China won’t ‘fire first shot’ in trade dispute with United States, as tariff deadline nears
But Beijing makes it clear it is ready to retaliate if Washington’s threats of punitive action become a reality
China said it will not “fire the first shot” in the event of its trade dispute with the United States moving beyond threats and into the realm of concrete action.
Washington said earlier it would implement 25 per cent tariffs on US$34 billion worth of Chinese products on Friday, to which China responded by saying it would retaliate with punitive action of the same scale and on the same day.
That raised concerns that Beijing, being 12 hours ahead of Washington, might actually strike first. But comments made by the Customs Tariff Commission of the State Council, China’s cabinet, suggest that is unlikely.
“The Chinese government has stated its position many times that we will absolutely not fire the first shot, and we will not impose tariffs ahead of the US,” it said in a brief statement on Wednesday afternoon.
Nonetheless, China’s foreign ministry spokesman Lu Kang said that China “was prepared” to hit back.
“[If] the US launches the tariff list, China will take every necessary measure to firmly defend its interests,” he said in a daily press briefing.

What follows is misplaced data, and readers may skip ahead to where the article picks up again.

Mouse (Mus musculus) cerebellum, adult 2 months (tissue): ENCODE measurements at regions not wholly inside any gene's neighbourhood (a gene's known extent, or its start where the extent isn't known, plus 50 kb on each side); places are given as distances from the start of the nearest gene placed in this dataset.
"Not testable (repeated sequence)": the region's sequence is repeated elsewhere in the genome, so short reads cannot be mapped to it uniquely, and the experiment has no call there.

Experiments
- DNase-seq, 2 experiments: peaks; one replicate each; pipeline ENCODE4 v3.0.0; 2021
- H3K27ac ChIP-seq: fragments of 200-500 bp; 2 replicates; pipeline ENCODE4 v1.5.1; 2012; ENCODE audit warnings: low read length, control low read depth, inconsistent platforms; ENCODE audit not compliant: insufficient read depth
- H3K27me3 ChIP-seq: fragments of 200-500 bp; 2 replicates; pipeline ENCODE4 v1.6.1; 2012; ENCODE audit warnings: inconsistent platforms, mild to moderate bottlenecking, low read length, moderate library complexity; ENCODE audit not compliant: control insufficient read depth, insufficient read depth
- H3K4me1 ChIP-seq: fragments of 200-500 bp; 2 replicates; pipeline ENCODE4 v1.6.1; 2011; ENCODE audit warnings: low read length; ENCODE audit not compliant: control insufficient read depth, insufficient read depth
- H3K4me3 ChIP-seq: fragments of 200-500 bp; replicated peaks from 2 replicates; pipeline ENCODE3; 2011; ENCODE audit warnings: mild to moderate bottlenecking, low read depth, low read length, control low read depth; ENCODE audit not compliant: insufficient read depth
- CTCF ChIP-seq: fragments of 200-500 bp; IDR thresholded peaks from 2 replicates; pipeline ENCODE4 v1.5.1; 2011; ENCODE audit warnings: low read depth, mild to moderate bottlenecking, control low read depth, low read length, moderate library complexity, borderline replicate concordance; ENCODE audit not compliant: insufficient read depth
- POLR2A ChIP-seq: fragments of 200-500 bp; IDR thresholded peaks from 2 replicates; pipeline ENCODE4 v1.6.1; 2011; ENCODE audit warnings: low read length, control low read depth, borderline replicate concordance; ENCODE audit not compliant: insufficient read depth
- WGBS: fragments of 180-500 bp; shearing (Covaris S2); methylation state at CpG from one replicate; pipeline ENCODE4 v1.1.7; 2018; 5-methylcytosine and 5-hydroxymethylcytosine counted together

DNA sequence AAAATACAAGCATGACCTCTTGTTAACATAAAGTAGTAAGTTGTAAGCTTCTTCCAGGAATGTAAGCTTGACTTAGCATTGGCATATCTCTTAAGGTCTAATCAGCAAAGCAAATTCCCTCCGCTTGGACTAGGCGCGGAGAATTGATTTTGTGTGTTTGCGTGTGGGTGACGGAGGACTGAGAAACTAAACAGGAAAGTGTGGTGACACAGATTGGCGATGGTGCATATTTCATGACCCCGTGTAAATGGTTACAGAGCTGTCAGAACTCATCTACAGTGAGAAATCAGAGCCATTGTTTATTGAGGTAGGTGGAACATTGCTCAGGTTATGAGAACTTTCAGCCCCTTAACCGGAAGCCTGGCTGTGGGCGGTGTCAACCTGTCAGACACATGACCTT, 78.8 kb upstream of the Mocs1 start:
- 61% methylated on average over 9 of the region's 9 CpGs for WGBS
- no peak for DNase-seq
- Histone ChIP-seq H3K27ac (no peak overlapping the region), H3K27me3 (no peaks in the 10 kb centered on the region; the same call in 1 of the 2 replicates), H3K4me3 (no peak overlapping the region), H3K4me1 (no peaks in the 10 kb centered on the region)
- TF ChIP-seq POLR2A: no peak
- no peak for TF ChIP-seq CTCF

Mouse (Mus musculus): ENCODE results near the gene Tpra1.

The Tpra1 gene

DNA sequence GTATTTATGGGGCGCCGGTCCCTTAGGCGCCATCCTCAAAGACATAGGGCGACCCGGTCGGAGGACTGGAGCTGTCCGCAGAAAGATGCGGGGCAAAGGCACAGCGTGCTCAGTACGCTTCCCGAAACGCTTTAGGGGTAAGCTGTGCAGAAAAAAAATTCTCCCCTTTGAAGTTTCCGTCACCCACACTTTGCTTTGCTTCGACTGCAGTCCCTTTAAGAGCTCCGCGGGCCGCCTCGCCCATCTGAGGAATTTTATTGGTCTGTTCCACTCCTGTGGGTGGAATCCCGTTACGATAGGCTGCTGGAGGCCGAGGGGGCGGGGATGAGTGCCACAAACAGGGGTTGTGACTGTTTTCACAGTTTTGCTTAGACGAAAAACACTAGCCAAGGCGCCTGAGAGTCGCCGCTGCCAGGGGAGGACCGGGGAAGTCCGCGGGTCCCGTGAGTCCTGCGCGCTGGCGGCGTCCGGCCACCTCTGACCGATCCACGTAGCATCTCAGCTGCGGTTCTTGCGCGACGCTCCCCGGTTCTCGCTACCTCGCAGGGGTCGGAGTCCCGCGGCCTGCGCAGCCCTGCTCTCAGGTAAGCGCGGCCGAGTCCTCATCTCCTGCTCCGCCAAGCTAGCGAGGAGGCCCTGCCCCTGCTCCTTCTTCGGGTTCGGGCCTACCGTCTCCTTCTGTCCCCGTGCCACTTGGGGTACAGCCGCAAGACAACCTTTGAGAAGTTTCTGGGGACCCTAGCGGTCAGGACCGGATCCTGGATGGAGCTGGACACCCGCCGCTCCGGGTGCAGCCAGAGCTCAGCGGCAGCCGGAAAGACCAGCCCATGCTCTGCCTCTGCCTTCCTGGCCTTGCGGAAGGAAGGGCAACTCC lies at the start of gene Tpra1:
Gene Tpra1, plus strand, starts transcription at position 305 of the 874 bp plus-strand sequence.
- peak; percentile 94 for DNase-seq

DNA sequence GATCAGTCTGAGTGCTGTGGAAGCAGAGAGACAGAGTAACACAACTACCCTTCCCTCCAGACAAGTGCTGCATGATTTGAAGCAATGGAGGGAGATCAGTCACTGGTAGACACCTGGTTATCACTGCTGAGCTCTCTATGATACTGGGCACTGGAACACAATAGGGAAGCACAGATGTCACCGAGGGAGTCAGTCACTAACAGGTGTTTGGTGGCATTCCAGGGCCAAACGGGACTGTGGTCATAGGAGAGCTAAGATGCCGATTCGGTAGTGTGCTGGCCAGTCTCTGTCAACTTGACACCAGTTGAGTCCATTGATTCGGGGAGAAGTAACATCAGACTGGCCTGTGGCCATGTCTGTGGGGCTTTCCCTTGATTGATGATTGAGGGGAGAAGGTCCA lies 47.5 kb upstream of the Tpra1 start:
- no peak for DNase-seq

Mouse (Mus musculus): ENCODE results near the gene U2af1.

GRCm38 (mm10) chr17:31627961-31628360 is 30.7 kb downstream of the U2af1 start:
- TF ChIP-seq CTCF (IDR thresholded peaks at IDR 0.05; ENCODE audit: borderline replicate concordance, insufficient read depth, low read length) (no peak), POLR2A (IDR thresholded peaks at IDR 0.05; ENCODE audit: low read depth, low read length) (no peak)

The US Trade Representative Office said on June 15 that customs and border protection agencies would begin collecting the additional duties from Friday, though it did not specify an exact time of day.
US President Donald Trump had earlier threatened to impose additional tariffs on up to US$450 billion worth of Chinese products, while Beijing said it would apply “qualitative and quantitative” countermeasures.
US officials have warned American companies that operate in China of pain ahead, with the first round of tariffs set to take effect. Business leaders are worried they will be subject to reprisals such as delays in the approval of Chinese licences, prolonged takeover reviews and exclusion from procurement contracts.
Chinese state media on Wednesday criticised the US for imposing tariffs. Tabloid newspaper Global Times, which is owned by the Communist Party mouthpiece People’s Daily, said the escalating trade dispute would create chaos around the world.